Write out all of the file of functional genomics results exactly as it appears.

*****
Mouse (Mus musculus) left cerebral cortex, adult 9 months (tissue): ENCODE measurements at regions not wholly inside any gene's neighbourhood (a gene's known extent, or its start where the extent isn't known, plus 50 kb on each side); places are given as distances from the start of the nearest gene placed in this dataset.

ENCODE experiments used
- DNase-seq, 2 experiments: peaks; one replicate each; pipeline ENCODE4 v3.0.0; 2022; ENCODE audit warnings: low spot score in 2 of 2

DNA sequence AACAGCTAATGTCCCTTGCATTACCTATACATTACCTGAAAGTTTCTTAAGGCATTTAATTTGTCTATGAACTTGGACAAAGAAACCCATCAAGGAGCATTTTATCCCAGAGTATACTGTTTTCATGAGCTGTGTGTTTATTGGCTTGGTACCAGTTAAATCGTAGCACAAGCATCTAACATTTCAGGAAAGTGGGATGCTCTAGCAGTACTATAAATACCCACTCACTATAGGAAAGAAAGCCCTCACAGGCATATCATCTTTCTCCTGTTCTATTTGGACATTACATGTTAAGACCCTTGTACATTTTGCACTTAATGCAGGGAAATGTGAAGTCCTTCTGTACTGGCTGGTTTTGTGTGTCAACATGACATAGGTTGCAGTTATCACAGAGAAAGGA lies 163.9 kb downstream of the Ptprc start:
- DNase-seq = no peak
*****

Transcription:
Mouse (Mus musculus) left cerebral cortex, adult 9 months (tissue): ENCODE measurements at regions not wholly inside any gene's neighbourhood (a gene's known extent, or its start where the extent isn't known, plus 50 kb on each side); places are given as distances from the start of the nearest gene placed in this dataset.

ENCODE experiments used
- DNase-seq, 2 experiments: peaks; one replicate each; pipeline ENCODE4 v3.0.0; 2022; ENCODE audit warnings: low spot score in 2 of 2

DNA sequence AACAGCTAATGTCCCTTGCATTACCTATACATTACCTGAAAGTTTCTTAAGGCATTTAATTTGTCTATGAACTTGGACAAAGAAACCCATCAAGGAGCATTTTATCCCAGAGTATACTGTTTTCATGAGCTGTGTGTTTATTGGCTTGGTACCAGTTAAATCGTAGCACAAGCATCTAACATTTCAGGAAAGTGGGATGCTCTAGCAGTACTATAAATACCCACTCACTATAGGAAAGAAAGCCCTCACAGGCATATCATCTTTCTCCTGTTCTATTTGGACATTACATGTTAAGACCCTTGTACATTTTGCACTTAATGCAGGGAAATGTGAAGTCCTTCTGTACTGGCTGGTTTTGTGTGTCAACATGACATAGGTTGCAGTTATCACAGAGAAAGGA lies 163.9 kb downstream of the Ptprc start:
- DNase-seq = no peak